The general property tax rate in Oakland County will remain 4.19 mills after Oakland County Commissioners unanimously passed the three-year budget last month: $799 million for 2014, $806 million for 2015 and $813 million for 2016.
“This action demonstrates the unique ability that Oakland County leaders have in working together, which is the key to creating a balanced budget. This bi-partisan effort is a collaboration among the county administration, the Board of Commissioners and all county-wide elected officials, and has made the more than $799 million budget for 2014 a reality,” stated Thomas F. Middleton, board finance chairman. “The planning that goes into establishing a balanced budget is tremendous. The investment we make to implement the very best budgetary practices makes Oakland County a standout in fiscal management.”
“Moody’s and Standard & Poor’s reaffirmed our AAA bond rating last month in the face of a Detroit bankruptcy filing because of our strong budgeting practices,” said Oakland County Executive L. Brooks Patterson in a prepared statement. “Today’s vote (Sept. 19) by the commissioners shows the county continues to live within its means.”
Oakland County has adopted a three-year budget since 2009, and adopted two-year budgets for 20 years before that, said Deputy County Executive Robert Daddow.
Property assessments in the county have bottomed out from the low point of 2010, when assessments plummeted an average of just less than 15 percent. They have now posted a slight gain, 1.1 percent, countywide this year. The estimated property foreclosures this year — 3,000 — have dropped from a high of 9,290 in 2010.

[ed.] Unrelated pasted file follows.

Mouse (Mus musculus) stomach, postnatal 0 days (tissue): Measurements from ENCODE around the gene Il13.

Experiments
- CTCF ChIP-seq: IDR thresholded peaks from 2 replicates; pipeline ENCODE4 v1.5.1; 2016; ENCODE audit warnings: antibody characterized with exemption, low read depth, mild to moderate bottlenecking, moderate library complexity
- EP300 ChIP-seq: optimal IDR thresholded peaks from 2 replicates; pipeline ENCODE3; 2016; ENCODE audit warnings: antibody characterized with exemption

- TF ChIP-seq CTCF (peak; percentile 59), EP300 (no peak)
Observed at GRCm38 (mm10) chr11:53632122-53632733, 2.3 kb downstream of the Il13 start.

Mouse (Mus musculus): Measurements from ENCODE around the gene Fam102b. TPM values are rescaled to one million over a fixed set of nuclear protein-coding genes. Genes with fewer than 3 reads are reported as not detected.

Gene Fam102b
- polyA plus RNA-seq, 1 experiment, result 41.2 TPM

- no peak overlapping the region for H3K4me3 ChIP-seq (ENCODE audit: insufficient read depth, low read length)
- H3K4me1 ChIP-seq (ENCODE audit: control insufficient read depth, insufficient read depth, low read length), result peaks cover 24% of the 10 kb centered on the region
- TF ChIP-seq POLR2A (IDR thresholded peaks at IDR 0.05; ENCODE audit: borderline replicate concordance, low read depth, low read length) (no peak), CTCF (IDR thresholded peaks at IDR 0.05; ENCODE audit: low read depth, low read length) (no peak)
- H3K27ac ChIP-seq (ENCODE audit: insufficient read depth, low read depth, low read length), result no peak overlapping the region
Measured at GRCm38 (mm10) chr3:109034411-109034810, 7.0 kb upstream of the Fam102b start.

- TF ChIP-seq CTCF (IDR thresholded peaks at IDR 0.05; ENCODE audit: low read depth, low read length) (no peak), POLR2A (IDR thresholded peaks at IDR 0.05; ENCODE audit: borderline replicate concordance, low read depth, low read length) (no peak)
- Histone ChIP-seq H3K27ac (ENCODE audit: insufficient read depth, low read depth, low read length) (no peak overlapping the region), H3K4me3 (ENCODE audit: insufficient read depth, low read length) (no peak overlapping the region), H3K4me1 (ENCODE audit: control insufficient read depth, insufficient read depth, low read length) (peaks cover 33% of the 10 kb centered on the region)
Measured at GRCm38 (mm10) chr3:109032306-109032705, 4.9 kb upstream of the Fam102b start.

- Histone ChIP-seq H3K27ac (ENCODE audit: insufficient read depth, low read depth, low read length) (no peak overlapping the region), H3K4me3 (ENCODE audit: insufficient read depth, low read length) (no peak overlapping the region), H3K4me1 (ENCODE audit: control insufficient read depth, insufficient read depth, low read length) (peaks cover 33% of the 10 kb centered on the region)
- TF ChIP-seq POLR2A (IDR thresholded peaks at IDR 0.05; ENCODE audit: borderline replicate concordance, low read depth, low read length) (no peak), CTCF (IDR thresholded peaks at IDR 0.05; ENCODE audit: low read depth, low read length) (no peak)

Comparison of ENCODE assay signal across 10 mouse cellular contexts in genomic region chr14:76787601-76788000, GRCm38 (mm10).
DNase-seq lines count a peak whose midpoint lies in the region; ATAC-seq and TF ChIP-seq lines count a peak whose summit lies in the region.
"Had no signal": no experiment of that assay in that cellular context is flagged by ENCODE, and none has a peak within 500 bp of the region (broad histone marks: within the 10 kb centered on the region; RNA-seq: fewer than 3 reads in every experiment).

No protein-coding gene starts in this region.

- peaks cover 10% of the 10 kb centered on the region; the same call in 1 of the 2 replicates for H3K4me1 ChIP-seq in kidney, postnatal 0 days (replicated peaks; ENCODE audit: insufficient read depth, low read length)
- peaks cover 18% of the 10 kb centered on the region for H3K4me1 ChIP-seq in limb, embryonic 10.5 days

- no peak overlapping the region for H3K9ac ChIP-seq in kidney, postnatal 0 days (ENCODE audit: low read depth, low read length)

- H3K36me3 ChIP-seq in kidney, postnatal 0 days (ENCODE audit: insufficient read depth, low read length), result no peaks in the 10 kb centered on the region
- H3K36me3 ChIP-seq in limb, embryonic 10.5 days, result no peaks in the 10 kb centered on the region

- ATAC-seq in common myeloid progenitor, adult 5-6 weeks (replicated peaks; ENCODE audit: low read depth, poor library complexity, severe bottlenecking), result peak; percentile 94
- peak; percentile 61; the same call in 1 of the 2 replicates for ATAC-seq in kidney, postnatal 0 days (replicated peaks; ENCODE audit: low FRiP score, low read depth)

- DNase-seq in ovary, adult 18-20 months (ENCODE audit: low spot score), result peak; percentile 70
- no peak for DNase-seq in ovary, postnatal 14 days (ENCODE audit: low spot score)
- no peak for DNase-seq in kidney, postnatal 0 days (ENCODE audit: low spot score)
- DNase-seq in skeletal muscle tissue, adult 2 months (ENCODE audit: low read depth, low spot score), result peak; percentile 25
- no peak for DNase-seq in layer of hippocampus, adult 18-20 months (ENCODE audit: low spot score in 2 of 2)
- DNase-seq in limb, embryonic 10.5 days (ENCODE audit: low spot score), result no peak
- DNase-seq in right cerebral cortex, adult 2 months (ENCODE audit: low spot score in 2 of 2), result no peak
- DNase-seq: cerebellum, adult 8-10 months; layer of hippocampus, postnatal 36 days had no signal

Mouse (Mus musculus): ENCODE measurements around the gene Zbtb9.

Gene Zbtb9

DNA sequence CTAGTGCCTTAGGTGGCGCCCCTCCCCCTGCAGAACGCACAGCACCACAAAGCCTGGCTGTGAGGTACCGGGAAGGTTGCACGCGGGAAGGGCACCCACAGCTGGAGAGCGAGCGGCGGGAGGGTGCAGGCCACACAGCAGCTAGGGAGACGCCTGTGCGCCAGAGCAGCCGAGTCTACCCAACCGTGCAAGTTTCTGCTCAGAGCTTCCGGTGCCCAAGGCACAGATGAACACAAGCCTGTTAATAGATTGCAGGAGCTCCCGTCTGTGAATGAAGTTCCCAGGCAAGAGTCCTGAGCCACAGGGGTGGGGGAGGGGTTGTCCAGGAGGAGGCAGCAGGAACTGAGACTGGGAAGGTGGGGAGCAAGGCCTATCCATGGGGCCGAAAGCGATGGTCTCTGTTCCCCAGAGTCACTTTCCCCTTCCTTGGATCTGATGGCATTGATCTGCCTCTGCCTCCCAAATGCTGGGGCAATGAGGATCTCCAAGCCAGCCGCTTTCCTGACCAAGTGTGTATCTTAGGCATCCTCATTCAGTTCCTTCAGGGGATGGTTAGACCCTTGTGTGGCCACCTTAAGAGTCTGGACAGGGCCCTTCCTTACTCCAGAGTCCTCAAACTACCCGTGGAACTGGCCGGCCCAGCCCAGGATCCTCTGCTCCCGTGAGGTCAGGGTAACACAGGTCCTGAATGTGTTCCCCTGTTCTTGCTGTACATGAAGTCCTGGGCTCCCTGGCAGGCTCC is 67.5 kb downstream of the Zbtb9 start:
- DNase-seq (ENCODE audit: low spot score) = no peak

After a combined 4 percent wage reductions in 2010 and 2011, and no wage increases in 2012 or 2013, the approved three-year budget includes a 2 percent pay raise for county employees in 2014 and 1 percent raises in 2015 and 2016. County commissioners voted to forgo a 2 percent wage increase for the current terms.
Daddow explained that, initially, a 1 percent wage increase was planned for 2014, but due to an increase in tax values of about $2 million that wasn’t initially expected, the pay raise was increased to 2 percent. The fiscal year begins Oct. 1.
“If the revenue goes up, it’s likely the pay raises would be adjusted up to accommodate the 4 percent reduction in the past,” Daddow said.
By 2016, the fund balance is projected to be back down to $85 million, about 20 percent of expenditures, following a high of $223 million in 2012, Daddow said. About $22 million is projected to be used from the reserves this year, $25 million in 2014 and $33 million in 2015.
A copy of the budget may be seen online at www.oakgov.com/fiscal.
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